A Cog in the Wheel

Over the years I have discussed with many people my likes and dislike as it regards the concept of “raiding” in MMOs. Back in the days of EverQuest, I was a raider. Not only did I follow other people into battle, but some times I lead them. And really, unless you done both, some of what follows may not make sense.

One thing I constantly say about the way raids are designed in many games is that I do not want to feel like a cog in someone else’s wheel. Finally though, I think I’ve come upon some examples that will really bring across how I feel…

Playing in a group, or small raid, is like a sports team. In basketball, five men take to the court at any one time, in baseball that number is nine, and I just don’t watch enough football to tell you how many are on the field, but I know its a relatively small number… not more than 20 for sure. Playing in a large raid is like being in a full orchestra. Now, let me explain…

We’ll take basketball first because it emulates a typical group size in most games. Five men, they practice together, there are rules and strategies, usually one of them is the captain or calling the ball… but ultimately, the man with the ball does what he does. If he wants to pass, he’ll pass, or if he wants to take the shot, he’ll take the shot. Any player who doesn’t have the ball is going to be trying to get open, or trying to appear that he’s trying to get open so as to distract the defending players. On the defensive side, each player will be covering a man or trying to block a shot. All this happens fairly independently for each man. Of course, as I said, they practice and have strategies, but those are prone to change on the fly in reaction to the situation, or be completely thrown out the window for improvisation when nothing seems to be working. This is like a group in a game… everyone has their role, their skills and abilities, and they do what they can, following the guidelines but ultimately their actions are their own and mutable from moment to moment.

Stepping upward, you put two to maybe four groups together for a small raid and like with larger team sports, the plays and strategies get more rigid, but still each person retains some control over their place in the game. Your healers still pick their own targets, people dealing damage do what they do to whoever they choose. Sometimes, full rigidity is called for on a boss fight, but every player, or at least every sub group of players, retains some autonomy.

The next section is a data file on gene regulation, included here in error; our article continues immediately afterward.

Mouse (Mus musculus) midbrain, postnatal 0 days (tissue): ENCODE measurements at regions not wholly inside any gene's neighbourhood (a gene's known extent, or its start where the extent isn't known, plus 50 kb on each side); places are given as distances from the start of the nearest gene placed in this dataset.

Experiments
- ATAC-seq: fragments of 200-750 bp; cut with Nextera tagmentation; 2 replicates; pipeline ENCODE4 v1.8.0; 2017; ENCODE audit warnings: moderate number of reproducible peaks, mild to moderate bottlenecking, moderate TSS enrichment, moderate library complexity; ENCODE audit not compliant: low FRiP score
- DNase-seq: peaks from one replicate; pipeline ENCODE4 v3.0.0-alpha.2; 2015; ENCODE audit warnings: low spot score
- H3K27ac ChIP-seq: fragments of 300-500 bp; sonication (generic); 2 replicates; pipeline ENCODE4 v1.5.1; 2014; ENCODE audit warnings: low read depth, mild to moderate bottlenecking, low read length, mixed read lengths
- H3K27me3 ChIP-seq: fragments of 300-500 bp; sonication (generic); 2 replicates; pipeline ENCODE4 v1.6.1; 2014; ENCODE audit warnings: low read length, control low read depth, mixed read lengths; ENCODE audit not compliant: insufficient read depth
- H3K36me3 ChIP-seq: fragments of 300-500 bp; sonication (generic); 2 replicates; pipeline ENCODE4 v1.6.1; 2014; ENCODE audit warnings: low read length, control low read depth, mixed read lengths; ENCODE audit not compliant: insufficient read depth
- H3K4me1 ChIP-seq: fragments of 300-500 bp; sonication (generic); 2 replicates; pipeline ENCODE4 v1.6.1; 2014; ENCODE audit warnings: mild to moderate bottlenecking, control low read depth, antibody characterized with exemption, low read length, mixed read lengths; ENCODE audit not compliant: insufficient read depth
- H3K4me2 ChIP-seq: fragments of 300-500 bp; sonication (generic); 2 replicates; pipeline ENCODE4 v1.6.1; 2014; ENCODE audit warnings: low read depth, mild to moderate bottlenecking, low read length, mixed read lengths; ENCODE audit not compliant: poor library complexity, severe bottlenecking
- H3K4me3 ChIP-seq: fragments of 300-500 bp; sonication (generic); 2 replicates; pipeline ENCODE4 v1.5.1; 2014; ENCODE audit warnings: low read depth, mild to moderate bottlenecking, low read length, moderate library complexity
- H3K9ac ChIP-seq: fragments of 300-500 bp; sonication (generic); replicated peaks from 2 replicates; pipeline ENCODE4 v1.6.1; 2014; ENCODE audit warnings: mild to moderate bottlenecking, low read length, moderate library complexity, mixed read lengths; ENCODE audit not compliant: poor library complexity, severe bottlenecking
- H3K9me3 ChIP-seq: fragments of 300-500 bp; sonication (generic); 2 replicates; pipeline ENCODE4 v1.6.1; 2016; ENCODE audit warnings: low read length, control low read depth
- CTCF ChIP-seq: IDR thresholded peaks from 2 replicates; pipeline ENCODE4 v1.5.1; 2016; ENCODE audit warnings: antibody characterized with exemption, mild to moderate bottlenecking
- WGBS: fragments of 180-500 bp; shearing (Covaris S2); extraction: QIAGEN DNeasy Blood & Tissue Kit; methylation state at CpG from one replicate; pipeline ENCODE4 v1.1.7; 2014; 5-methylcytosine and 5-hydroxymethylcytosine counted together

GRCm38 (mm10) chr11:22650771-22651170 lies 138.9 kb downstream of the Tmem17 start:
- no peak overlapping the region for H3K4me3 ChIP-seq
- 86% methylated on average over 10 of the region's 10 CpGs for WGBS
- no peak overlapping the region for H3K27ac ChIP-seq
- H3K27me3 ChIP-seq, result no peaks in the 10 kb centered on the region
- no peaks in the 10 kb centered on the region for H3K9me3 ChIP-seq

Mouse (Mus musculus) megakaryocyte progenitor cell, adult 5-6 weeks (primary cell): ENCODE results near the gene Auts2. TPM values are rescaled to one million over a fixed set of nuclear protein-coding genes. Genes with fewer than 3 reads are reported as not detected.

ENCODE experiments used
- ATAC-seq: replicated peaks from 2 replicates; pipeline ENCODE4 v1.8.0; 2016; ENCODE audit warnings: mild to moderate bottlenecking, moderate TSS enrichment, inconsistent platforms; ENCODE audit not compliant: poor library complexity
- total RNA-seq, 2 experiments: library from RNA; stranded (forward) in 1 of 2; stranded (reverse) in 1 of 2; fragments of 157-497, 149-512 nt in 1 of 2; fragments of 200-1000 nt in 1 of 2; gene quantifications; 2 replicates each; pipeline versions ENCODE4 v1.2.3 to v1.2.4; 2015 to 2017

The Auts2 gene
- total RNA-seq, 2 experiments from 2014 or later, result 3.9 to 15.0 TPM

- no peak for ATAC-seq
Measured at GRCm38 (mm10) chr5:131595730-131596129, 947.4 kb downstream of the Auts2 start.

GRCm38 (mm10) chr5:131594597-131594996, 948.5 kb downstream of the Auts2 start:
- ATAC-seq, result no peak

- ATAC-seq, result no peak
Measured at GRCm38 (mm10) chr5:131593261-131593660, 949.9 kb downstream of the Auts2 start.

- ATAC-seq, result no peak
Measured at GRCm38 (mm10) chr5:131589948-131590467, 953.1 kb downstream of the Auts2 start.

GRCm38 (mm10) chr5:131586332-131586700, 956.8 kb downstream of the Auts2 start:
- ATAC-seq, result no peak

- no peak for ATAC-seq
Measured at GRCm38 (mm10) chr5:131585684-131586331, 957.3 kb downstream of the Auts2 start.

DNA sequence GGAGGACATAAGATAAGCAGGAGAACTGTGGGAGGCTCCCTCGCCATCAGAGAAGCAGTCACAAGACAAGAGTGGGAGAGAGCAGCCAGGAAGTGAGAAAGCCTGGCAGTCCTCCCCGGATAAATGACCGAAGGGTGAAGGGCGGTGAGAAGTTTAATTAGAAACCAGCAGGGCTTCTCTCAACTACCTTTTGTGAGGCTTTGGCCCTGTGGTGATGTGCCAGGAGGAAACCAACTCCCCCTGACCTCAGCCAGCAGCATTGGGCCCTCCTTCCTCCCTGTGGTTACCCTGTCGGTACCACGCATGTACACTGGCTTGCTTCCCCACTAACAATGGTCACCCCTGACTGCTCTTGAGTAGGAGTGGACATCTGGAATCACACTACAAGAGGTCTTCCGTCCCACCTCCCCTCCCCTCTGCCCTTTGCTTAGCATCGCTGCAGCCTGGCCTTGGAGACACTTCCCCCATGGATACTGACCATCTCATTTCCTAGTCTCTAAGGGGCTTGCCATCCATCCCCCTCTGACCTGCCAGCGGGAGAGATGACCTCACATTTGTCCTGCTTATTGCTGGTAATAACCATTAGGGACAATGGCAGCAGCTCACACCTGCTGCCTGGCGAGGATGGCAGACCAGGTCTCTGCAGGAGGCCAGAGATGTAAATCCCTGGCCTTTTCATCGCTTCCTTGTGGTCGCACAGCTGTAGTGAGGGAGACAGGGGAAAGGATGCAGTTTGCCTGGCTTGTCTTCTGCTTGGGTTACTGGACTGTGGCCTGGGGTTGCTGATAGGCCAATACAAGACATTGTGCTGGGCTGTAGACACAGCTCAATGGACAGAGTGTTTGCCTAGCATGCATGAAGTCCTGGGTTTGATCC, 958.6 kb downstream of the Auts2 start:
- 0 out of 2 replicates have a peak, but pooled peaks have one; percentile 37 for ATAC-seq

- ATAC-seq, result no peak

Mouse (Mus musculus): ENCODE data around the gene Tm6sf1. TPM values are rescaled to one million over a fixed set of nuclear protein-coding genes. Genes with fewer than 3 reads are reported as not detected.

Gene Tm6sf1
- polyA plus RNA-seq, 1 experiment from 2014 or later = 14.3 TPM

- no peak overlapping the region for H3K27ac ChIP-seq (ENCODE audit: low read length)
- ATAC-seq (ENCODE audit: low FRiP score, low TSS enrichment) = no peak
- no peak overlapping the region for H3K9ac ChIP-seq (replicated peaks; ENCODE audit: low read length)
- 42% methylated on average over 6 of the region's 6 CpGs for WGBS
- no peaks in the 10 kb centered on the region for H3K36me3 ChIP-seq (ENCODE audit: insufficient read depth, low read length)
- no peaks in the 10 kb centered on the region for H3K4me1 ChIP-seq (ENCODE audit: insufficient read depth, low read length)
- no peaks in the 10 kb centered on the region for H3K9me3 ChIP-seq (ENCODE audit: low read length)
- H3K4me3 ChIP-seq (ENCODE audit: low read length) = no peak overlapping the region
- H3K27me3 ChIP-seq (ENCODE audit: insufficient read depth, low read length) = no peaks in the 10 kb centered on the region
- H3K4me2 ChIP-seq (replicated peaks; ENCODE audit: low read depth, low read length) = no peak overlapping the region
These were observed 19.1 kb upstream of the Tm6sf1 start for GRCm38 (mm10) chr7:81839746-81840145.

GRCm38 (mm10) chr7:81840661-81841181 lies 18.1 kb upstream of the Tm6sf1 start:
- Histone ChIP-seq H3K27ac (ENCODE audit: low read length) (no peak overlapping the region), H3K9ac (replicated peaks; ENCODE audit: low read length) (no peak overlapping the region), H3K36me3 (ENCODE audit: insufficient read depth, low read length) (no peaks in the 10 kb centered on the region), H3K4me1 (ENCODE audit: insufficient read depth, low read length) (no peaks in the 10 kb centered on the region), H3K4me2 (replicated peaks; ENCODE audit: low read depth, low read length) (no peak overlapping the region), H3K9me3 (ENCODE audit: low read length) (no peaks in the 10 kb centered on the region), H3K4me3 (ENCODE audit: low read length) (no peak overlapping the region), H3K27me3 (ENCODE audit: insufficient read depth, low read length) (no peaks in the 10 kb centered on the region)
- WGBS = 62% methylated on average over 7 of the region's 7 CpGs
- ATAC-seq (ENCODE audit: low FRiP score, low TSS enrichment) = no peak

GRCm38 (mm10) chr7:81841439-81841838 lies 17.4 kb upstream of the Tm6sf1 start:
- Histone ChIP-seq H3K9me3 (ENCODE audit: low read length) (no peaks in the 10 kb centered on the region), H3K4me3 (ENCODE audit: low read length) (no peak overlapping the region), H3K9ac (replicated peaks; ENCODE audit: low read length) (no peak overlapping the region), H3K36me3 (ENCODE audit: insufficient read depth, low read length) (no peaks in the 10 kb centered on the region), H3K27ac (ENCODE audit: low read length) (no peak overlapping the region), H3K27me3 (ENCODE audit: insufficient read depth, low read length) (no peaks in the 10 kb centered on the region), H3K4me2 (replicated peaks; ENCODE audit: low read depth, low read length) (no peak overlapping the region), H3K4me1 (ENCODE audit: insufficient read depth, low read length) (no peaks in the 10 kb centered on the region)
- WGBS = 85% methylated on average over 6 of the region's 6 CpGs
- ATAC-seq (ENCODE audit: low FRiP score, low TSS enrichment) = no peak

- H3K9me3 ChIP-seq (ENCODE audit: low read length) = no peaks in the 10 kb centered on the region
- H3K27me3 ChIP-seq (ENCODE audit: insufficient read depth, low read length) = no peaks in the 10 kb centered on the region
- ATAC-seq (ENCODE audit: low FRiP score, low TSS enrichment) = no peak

Then we get to the big raids… I liken them to orchestras because really, if you are talking big raids like the old 72-man EQ days raids, individuality is really a hindrance. To get through the raid is almost a work of art. There are things that must be done in a certain order at certain timing by certain people… its like a symphony. Sure, you can drop one or your violins and add an extra cello, which will change the tone of the piece a bit, but in the end you play the same symphony. Large raids are run by one person, or a small subset of the people, conducted if you will, and if you aren’t one of those people then you are a piece in the orchestra. They need you to fill out the make up of their raid, and as long as you can do your part, things will be fine. But as gloriously demonstrated by the classic Leroy Jenkins clip, doing your own thing and breaking from formation can get everyone killed.

Some people don’t mind playing in the orchestra, letting someone else write the music and decide how its played and simply doing their own part to the best of their ability according to the plan at hand. Personally, I don’t like that. While I don’t mind giving up some control to the greater strategy, playing to the strengths of my team, I dislike giving up nearly all my control to focus on a single simple task… “Heal main tank”, “DPS”, “cure disease and spot heal”

Of course, by this point, with big raids having been so prevalent (and the fact that EQ often employed the “only one road to success” method of raid design) even as games like WoW’s Burning Crusade try to scale back raiding to smaller groups, many players continue to try to distill raids into single simple functions for their members to perform. Not to mention that the focus on item rewards and loot-centric design encourages frequent perfection causing them to desire getting the win as often and as simply as possible.

So, how can you tell if you are the cog in someone else’s wheel, if you are playing in someone else’s orchestra? Ask yourself about the last raid you went on… what did you do? how did it run? was it fun? If you weren’t the raid leader, and you are a cog, your answers will probably be whatever your class role dictates, smoothly and as for fun, well, that depends on if you enjoy the big raid life. All I know is, I don’t.

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